Friday, April 16, 2021

Publication: KCBS/KCAL - Los Angeles

Hotels in the Southland and across the state were among the hardest hit during the economic downturn caused by the pandemic.

Now, state legislators say they are trying to help the throngs of laid-off workers in the hospitality industry by passing a new law that says larger hotels and resorts have to rehire their former staff first before hiring new employees.

“What we really want to do is make sure that as hotels are opening back up, that these workers who have been on unemployment, unable to work for almost a year now, have the first right of refusal to return to work if they were laid off during the pandemic,” San Francisco Assemblyman Phil Ting, who authored the bill, said.

Ting says legislators are only targeting larger organizations, such as hotel chains.

“This only affects large hotels,” he said. “So the mom and pop hotels, if you have a 10-room inn or a bed and breakfast or something that’s only a few rooms, you are not impacted. This is really geared toward the larger hotel chains.”

Thursday, April 15, 2021

Publication: Los Angeles Times

California legislators on Thursday pushed ahead with reforms targeting the state’s troubled unemployment agency as lawmakers condemned it for yet another significant error that has interrupted benefit payments to thousands of jobless residents.

Agency officials apologized for a new computer glitch that has prevented many people from filing new claims online, but lawmakers note it is just the latest in a string of technological problems that have plagued the state Employment Development Department since the pandemic began more than a year ago.


Meanwhile, federal regulators have begun looking at how Bank of America, which contracts with the EDD to issue debit cards to deliver benefits, has handled a flood of fraudulent unemployment claims with actions that included freezing accounts, affecting some people who are legitimately in need of financial aid.

“Californians relying on unemployment benefits during the pandemic have been let down time and time again,” said Assemblyman Phil Ting (D-San Francisco), chairman of the Assembly Budget Committee. “Whether they’re trying to resolve fraudulent charges, access their money or simply want to talk to a real person on the phone, significant delays in solving problems have caused needless suffering.”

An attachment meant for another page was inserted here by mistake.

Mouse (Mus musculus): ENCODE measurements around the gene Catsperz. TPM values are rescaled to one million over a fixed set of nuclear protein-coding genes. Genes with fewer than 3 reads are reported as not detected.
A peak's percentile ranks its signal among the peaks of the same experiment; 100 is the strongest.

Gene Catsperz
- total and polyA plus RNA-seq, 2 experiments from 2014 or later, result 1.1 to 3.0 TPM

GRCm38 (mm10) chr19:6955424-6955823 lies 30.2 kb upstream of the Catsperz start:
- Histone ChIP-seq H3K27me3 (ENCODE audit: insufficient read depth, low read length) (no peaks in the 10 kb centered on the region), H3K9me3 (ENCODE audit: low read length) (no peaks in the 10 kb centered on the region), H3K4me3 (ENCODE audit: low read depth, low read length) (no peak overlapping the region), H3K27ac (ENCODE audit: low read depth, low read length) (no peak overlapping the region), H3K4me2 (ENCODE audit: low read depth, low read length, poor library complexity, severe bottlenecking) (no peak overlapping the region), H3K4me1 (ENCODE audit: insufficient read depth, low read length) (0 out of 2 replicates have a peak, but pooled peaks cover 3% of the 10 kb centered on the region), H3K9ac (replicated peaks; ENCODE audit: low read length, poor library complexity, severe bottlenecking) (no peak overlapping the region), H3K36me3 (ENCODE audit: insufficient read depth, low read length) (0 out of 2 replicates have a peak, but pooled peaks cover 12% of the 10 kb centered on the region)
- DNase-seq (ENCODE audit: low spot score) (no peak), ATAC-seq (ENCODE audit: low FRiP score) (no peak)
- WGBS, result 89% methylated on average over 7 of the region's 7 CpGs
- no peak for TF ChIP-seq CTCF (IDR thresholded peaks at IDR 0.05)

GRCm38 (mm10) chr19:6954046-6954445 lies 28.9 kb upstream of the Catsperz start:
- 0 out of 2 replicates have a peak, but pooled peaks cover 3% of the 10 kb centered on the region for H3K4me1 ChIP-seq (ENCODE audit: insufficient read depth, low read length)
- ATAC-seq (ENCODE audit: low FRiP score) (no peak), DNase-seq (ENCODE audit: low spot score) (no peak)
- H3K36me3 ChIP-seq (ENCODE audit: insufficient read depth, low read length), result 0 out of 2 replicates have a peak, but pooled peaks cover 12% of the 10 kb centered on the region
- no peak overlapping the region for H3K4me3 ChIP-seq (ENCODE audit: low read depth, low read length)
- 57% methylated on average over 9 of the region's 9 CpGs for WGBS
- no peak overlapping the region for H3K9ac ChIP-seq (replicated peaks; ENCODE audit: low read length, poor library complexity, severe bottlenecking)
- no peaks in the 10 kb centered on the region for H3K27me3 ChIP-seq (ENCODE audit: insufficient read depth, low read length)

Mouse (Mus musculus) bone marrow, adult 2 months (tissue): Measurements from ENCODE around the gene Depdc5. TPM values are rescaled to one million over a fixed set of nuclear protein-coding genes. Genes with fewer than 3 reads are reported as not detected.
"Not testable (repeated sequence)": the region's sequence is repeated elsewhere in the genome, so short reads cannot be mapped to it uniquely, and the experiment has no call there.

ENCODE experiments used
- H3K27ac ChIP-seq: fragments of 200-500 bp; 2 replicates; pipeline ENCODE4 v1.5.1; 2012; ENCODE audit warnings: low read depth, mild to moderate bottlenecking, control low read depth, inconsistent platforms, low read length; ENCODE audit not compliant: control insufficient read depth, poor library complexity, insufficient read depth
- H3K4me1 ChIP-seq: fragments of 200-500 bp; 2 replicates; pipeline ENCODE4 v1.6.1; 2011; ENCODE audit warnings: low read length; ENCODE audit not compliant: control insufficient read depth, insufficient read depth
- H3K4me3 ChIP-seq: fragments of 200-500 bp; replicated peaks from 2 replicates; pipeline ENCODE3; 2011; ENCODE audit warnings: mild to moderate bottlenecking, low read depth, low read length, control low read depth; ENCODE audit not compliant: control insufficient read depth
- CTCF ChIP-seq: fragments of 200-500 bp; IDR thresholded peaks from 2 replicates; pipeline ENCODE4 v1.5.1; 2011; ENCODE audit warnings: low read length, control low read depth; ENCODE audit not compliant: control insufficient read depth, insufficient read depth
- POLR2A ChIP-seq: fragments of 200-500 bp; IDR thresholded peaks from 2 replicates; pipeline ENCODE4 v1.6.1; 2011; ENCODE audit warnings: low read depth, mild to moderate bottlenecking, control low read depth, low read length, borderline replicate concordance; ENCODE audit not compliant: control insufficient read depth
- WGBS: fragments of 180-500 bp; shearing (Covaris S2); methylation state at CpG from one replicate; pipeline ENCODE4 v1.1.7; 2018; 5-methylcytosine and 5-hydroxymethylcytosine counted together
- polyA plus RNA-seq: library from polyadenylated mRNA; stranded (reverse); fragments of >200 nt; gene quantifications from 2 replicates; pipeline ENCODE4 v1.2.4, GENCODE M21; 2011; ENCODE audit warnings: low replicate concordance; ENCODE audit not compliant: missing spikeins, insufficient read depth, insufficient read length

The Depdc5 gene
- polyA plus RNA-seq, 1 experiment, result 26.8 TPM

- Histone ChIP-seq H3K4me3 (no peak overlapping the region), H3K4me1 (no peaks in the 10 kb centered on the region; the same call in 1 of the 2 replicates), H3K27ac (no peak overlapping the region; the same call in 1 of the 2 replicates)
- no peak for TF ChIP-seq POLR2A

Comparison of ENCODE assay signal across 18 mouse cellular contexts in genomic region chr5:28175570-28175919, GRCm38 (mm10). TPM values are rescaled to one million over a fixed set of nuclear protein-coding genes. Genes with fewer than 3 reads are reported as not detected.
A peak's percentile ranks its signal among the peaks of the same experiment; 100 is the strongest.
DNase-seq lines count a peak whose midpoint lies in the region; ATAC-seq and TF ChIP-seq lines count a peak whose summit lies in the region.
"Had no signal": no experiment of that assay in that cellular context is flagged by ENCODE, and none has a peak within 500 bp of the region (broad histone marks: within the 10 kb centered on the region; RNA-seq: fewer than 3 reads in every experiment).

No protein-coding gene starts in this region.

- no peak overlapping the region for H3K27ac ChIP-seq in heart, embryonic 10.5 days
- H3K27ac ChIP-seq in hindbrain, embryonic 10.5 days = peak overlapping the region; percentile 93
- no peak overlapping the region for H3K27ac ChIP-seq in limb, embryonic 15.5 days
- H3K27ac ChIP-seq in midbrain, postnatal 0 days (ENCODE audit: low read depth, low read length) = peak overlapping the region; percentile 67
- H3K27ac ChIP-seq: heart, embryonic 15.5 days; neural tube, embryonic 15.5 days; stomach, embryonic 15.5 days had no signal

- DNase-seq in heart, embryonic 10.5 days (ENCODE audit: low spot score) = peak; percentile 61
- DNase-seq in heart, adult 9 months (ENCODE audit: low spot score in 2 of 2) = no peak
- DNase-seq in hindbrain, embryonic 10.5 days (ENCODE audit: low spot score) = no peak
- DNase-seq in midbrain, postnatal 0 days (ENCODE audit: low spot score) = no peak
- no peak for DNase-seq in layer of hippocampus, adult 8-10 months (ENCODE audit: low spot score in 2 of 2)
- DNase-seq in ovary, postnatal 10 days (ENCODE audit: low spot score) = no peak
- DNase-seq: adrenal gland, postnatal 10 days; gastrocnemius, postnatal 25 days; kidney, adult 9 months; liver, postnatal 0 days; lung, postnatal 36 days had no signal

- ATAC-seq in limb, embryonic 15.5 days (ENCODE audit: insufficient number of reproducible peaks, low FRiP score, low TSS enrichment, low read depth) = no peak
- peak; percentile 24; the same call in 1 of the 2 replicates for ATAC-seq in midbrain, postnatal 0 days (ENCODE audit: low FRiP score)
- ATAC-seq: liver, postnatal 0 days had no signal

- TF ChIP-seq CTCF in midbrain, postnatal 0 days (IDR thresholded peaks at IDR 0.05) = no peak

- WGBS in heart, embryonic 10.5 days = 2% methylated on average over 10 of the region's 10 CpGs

Thursday, April 15, 2021

Publication: Sacramento Bee

The California Department of Corrections and Rehabilitation has plans to shut down two prisons, but more closures could soon be on the way because of the state’s rapidly shrinking inmate population.

According to the Legislative Analyst’s Office, the state could close a total of five prisons by 2025, which in turn could save an estimated $1.5 billion in annual spending. The corrections department, which has a budget of $16 billion, oversees 34 prisons and more than 50,000 employees.


Assemblyman Phil Ting, D-San Francisco, has been an outspoken supporter of cutting prison expenses, and he commended the state’s Tuesday decision to close the California Correctional Center in Susanville.

“We spend almost as much on our corrections system as we do for our higher education system, and most Californians would say that’s not the best use of taxpayer funds,” Ting said in an interview.

Ting called the closure announcement a good first step, but said that the California Department of Corrections and Rehabilitation needs to do a better job of identifying potential prison closures, and also of working with communities to mitigate the impact of shutdowns.


Tuesday, April 13, 2021

Publication: CalMatters Editorial by Assemblymember Phil Ting & State Senator Josh Becker

Gun violence is America’s other epidemic. While the deadly coronavirus has our full attention, gun violence still rages on, claiming nearly 40,000 American lives a year – nearly 3,000 here in California. 

Just as science and research are helping us fight COVID-19 with new vaccines and therapies, evidence-based approaches are essential to end widespread gun violence. Unfortunately, bureaucrats at the state Attorney General’s office are blocking access to key data that gun violence researchers need to do their important work. California needs the red tape removed, and we’ve introduced new legislation, Assembly Bill 1237, to accomplish that.

Monday, April 12, 2021

Publication: San Francisco Chronicle

Jaywalking is one of those criminal offenses that many of us don’t think twice about committing. We need to cross the street, any approaching cars are a safe distance away, so off we trot from one side to the next mid-block.

Simple and straightforward — unless you have black or brown skin, or are for some other reason more likely to be cited for breaking a broadly ignored law. Then you can be singled out by a police officer itching to write a ticket. And citations aren’t cheap: The base fine set by California is a hefty $197.

The selective enforcement of jaywalking is the focus of a recently introduced bill by Assembly Member Phil Ting — legislation that is long overdue.

The measure, AB1238, would delete a provision in current law that “pedestrians shall not cross the roadway at any place except in a crosswalk” on blocks with traffic signals. Instead, it would emphasize that “a pedestrian shall not be subject to a fine or criminal penalty for crossing or entering a roadway when no cars are present.”

Friday, April 9, 2021

Publication: Politico